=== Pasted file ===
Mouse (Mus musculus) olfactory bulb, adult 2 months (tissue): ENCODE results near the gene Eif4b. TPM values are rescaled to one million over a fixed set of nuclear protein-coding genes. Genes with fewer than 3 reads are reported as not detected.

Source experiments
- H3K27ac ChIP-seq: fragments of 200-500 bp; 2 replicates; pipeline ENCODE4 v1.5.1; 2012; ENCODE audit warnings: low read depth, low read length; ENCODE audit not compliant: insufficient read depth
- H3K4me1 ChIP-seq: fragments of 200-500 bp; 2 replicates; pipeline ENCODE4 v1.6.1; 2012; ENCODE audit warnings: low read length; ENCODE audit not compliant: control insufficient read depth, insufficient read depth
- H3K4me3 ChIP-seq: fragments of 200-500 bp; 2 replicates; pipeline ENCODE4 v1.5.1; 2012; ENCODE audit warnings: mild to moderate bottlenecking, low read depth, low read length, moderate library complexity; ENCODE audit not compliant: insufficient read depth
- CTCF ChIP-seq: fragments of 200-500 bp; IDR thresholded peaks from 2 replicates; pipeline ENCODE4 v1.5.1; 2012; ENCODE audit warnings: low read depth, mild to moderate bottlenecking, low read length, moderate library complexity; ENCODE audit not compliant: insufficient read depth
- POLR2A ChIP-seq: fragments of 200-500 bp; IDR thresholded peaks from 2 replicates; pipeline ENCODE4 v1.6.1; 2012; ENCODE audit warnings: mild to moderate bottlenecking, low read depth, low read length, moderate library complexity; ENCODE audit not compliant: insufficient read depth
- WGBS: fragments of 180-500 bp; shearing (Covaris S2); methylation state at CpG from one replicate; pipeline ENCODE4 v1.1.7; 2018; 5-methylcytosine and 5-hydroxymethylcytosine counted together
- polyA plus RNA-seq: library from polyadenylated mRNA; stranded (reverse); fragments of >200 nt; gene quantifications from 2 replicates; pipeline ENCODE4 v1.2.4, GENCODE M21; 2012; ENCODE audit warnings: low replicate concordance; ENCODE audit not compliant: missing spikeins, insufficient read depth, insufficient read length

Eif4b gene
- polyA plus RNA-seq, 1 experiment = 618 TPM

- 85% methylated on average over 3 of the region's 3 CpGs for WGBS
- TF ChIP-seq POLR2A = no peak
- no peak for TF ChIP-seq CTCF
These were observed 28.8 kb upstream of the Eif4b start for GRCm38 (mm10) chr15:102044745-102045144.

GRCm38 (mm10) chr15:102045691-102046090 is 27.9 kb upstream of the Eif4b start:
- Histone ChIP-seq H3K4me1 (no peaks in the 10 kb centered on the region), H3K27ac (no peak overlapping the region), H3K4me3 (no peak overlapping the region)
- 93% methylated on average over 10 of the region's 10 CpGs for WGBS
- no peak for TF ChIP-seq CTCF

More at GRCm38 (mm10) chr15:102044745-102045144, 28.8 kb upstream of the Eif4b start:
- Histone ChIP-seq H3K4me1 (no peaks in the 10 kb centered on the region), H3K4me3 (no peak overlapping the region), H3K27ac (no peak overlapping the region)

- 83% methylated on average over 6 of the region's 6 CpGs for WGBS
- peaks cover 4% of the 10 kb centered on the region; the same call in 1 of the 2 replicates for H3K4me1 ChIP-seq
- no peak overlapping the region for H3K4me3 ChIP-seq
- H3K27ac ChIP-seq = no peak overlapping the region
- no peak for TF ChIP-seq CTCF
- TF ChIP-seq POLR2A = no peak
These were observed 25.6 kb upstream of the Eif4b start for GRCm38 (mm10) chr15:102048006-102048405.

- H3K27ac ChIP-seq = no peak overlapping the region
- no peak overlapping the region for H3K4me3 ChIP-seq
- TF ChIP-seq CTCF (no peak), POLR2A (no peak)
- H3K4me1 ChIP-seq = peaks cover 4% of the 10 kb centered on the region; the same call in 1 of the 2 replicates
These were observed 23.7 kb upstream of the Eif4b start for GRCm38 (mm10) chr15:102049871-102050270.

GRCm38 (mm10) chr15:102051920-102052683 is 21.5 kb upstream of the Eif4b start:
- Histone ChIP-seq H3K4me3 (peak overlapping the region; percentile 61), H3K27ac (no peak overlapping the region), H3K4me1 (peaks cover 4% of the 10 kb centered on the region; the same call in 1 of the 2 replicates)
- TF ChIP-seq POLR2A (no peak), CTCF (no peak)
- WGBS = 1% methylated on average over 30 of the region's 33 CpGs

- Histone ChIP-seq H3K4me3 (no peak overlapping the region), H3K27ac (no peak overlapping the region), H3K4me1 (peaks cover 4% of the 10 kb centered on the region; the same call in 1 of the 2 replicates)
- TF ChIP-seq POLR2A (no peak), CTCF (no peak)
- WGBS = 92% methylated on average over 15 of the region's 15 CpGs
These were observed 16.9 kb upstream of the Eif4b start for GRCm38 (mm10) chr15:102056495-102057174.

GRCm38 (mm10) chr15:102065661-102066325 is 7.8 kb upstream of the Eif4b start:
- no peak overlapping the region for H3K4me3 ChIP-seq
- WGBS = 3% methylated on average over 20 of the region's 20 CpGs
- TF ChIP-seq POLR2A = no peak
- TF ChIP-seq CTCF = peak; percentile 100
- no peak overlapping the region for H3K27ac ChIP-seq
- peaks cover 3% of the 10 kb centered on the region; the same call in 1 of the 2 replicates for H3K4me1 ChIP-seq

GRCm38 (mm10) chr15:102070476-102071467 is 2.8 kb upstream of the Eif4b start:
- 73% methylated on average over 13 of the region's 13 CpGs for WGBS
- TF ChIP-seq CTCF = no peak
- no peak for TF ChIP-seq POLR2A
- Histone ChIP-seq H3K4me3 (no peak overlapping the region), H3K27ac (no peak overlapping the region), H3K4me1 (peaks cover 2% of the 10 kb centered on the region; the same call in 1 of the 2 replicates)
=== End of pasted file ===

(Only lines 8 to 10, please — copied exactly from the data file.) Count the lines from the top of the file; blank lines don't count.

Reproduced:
- WGBS: fragments of 180-500 bp; shearing (Covaris S2); methylation state at CpG from one replicate; pipeline ENCODE4 v1.1.7; 2018; 5-methylcytosine and 5-hydroxymethylcytosine counted together
- polyA plus RNA-seq: library from polyadenylated mRNA; stranded (reverse); fragments of >200 nt; gene quantifications from 2 replicates; pipeline ENCODE4 v1.2.4, GENCODE M21; 2012; ENCODE audit warnings: low replicate concordance; ENCODE audit not compliant: missing spikeins, insufficient read depth, insufficient read length

Eif4b gene